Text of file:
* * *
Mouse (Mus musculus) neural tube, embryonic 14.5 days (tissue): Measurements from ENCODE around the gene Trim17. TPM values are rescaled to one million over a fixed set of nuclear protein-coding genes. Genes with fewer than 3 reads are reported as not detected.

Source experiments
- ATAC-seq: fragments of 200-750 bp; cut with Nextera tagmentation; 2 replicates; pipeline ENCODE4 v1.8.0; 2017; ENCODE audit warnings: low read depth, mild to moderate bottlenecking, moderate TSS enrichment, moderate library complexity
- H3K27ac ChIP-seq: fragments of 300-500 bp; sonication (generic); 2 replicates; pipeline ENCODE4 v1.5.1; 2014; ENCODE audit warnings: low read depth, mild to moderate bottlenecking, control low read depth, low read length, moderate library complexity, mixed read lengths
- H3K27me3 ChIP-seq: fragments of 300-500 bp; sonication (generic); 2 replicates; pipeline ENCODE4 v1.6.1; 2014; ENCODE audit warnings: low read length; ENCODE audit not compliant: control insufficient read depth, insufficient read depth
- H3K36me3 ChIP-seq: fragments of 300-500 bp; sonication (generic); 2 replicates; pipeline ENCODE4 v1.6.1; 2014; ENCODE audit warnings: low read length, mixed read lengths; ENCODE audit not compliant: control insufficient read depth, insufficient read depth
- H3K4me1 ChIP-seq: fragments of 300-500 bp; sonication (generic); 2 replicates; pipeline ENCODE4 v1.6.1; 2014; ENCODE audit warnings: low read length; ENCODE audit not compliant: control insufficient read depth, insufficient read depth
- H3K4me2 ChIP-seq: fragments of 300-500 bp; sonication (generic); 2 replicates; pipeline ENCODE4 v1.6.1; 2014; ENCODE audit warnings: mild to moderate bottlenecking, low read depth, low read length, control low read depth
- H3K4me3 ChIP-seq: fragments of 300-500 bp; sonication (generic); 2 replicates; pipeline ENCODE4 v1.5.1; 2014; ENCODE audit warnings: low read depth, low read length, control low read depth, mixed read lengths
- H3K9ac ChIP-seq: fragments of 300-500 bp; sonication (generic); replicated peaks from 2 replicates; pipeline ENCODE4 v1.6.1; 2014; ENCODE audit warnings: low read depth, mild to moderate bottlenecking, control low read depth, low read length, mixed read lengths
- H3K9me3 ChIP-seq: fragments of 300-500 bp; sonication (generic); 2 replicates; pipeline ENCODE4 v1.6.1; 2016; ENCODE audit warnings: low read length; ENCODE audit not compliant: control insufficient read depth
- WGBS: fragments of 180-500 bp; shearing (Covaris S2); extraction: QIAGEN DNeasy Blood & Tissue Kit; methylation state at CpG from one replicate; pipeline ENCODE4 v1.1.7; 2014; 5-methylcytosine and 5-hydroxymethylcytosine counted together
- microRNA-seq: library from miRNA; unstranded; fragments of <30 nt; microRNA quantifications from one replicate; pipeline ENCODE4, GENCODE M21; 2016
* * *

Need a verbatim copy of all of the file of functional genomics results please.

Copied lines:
Mouse (Mus musculus) neural tube, embryonic 14.5 days (tissue): Measurements from ENCODE around the gene Trim17. TPM values are rescaled to one million over a fixed set of nuclear protein-coding genes. Genes with fewer than 3 reads are reported as not detected.

Source experiments
- ATAC-seq: fragments of 200-750 bp; cut with Nextera tagmentation; 2 replicates; pipeline ENCODE4 v1.8.0; 2017; ENCODE audit warnings: low read depth, mild to moderate bottlenecking, moderate TSS enrichment, moderate library complexity
- H3K27ac ChIP-seq: fragments of 300-500 bp; sonication (generic); 2 replicates; pipeline ENCODE4 v1.5.1; 2014; ENCODE audit warnings: low read depth, mild to moderate bottlenecking, control low read depth, low read length, moderate library complexity, mixed read lengths
- H3K27me3 ChIP-seq: fragments of 300-500 bp; sonication (generic); 2 replicates; pipeline ENCODE4 v1.6.1; 2014; ENCODE audit warnings: low read length; ENCODE audit not compliant: control insufficient read depth, insufficient read depth
- H3K36me3 ChIP-seq: fragments of 300-500 bp; sonication (generic); 2 replicates; pipeline ENCODE4 v1.6.1; 2014; ENCODE audit warnings: low read length, mixed read lengths; ENCODE audit not compliant: control insufficient read depth, insufficient read depth
- H3K4me1 ChIP-seq: fragments of 300-500 bp; sonication (generic); 2 replicates; pipeline ENCODE4 v1.6.1; 2014; ENCODE audit warnings: low read length; ENCODE audit not compliant: control insufficient read depth, insufficient read depth
- H3K4me2 ChIP-seq: fragments of 300-500 bp; sonication (generic); 2 replicates; pipeline ENCODE4 v1.6.1; 2014; ENCODE audit warnings: mild to moderate bottlenecking, low read depth, low read length, control low read depth
- H3K4me3 ChIP-seq: fragments of 300-500 bp; sonication (generic); 2 replicates; pipeline ENCODE4 v1.5.1; 2014; ENCODE audit warnings: low read depth, low read length, control low read depth, mixed read lengths
- H3K9ac ChIP-seq: fragments of 300-500 bp; sonication (generic); replicated peaks from 2 replicates; pipeline ENCODE4 v1.6.1; 2014; ENCODE audit warnings: low read depth, mild to moderate bottlenecking, control low read depth, low read length, mixed read lengths
- H3K9me3 ChIP-seq: fragments of 300-500 bp; sonication (generic); 2 replicates; pipeline ENCODE4 v1.6.1; 2016; ENCODE audit warnings: low read length; ENCODE audit not compliant: control insufficient read depth
- WGBS: fragments of 180-500 bp; shearing (Covaris S2); extraction: QIAGEN DNeasy Blood & Tissue Kit; methylation state at CpG from one replicate; pipeline ENCODE4 v1.1.7; 2014; 5-methylcytosine and 5-hydroxymethylcytosine counted together
- microRNA-seq: library from miRNA; unstranded; fragments of <30 nt; microRNA quantifications from one replicate; pipeline ENCODE4, GENCODE M21; 2016